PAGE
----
From Anna Hoover.
During Black History Month, the Race & Privilege Committee invites you to reflect on how Spirit and Scripture have come alive in black history in our city. Each week, we will hear a short story of an important black leader in Philadelphia history, and how their life connects to the Scripture passages for that day. Saints have always been present in Philadelphia history, leading the struggle for racial justice. This week's story is about O. V. Catto.
His full name is Octavius Valentine Catto which is especially appropriate today, two days before Valentine’s Day.
O. V. Catto is an example of a remarkable man who followed the instruction in our Old Testament scripture [Deuteronomy 30:15-20]. He chose life and blessing not only for himself but for his entire community. He lived at the time of the civil war and is responsible for desegregated the street cars in Philadelphia, organized the Pythians Base Ball Club, and advocated for voting rights. O. V. Catto worked to desegregate the horse-drawn streetcars in Philadelphia. Previously people of color had not been allowed to ride on the street cars. Catto successfully lobbied for a new state law that prohibited segregation on transit systems in Pennsylvania.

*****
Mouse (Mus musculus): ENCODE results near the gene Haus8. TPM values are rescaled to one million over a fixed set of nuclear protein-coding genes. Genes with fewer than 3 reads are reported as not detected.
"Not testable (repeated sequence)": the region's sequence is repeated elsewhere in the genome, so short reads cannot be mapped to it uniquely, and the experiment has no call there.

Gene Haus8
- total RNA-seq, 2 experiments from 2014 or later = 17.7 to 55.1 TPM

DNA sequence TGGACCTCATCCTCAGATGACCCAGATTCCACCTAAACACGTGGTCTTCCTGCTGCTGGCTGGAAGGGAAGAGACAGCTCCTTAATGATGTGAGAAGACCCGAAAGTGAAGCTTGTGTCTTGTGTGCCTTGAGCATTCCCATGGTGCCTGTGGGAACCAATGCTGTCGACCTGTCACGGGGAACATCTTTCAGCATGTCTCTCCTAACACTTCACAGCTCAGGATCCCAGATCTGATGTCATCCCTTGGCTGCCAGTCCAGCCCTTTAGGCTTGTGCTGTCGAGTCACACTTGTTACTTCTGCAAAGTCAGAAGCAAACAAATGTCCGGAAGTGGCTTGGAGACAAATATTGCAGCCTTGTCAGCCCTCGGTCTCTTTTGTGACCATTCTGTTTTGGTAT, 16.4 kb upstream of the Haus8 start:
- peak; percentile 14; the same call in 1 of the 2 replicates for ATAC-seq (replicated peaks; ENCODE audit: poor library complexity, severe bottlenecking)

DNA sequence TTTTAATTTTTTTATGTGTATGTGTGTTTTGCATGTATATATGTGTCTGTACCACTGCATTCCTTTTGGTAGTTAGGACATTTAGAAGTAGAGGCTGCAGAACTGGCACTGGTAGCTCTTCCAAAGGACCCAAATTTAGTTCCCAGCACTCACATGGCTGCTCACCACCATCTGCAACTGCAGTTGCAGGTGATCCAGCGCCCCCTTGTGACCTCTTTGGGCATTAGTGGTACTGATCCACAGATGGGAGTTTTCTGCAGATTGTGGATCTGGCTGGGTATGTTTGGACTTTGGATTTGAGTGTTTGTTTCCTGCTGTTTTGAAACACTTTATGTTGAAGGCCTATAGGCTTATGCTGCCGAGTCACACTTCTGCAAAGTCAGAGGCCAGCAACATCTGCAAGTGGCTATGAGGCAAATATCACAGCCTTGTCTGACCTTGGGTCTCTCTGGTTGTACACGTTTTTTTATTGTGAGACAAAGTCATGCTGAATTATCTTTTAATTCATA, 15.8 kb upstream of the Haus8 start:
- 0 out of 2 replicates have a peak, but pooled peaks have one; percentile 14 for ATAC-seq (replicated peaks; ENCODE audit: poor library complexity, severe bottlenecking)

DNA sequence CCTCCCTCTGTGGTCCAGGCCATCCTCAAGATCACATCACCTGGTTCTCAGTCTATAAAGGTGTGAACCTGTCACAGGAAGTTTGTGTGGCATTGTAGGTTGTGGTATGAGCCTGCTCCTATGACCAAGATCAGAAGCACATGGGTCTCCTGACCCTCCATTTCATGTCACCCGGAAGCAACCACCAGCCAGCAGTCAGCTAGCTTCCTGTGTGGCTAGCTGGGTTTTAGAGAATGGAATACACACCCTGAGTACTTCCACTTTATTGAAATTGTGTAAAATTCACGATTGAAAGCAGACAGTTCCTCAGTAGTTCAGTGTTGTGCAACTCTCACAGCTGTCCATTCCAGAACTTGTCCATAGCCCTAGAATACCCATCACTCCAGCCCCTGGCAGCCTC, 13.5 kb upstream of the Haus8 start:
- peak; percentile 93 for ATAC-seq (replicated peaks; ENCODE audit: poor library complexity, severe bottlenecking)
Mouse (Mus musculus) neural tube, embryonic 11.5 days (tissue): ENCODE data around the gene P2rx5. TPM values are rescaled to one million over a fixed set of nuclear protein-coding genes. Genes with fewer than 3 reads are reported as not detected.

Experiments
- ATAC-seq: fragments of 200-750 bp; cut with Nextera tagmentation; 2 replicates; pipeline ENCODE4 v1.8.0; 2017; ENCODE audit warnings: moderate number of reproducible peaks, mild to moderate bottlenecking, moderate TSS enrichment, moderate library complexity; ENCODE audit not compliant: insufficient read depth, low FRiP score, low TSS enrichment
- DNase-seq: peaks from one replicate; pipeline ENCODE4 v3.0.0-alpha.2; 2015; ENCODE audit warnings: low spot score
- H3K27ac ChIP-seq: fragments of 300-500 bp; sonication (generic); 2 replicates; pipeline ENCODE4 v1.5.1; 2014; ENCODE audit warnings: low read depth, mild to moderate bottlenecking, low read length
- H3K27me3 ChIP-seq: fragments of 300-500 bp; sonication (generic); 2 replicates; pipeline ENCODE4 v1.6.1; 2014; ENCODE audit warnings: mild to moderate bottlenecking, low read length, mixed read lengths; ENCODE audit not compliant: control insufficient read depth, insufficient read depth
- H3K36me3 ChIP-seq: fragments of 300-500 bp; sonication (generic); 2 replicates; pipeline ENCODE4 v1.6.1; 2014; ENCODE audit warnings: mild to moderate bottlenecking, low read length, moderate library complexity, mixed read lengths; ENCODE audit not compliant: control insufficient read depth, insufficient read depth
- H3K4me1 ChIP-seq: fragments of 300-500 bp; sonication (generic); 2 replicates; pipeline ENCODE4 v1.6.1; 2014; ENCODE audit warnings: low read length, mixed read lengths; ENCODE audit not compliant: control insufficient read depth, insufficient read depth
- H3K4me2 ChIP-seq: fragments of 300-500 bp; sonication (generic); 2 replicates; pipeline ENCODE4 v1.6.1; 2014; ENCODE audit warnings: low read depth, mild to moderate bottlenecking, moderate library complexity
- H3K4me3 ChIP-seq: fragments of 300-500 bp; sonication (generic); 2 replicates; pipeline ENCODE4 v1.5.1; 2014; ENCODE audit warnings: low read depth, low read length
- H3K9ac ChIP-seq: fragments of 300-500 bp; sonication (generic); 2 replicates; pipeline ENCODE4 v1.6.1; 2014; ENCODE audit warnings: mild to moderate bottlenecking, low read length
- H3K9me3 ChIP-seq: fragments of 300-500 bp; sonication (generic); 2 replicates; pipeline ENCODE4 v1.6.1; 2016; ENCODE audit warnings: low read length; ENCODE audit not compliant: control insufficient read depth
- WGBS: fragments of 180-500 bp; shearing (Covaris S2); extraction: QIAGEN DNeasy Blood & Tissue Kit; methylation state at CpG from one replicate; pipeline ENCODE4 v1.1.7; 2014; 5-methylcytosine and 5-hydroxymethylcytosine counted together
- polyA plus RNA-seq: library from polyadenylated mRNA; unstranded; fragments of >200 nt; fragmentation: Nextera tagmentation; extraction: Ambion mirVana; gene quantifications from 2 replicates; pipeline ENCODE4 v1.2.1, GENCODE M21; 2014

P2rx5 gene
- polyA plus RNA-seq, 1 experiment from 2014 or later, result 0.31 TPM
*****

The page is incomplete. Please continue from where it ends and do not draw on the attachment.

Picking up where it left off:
Another way that Catto chose life and blessing was by organizing the Pythians Base Ball Club where he coached and played shortstop. The Pythians had several very successful seasons and attempted to join the all-white National Association of Base Ball Players but were rebuffed. Catto also advocated for voting rights for African Americans. He worked hard for the passage of the 15th amendment which gave U.S. citizens the right to vote regardless race, color, or previous condition of servitude. After the amendment was ratified, he worked to get black men to come to the polls and vote. As a result he was shot and killed in Election Day violence on October 10, 1871. He was only 32 when he died.
Mayor Kenney recently announced a new statue in O.V. Catto’s honor at City Hall. The status on the southwest corner of City Hall is scheduled for completion later this year. The status will commemorate choices made for good and for blessing and remarkable impact O. V. Catto had on Philadelphia.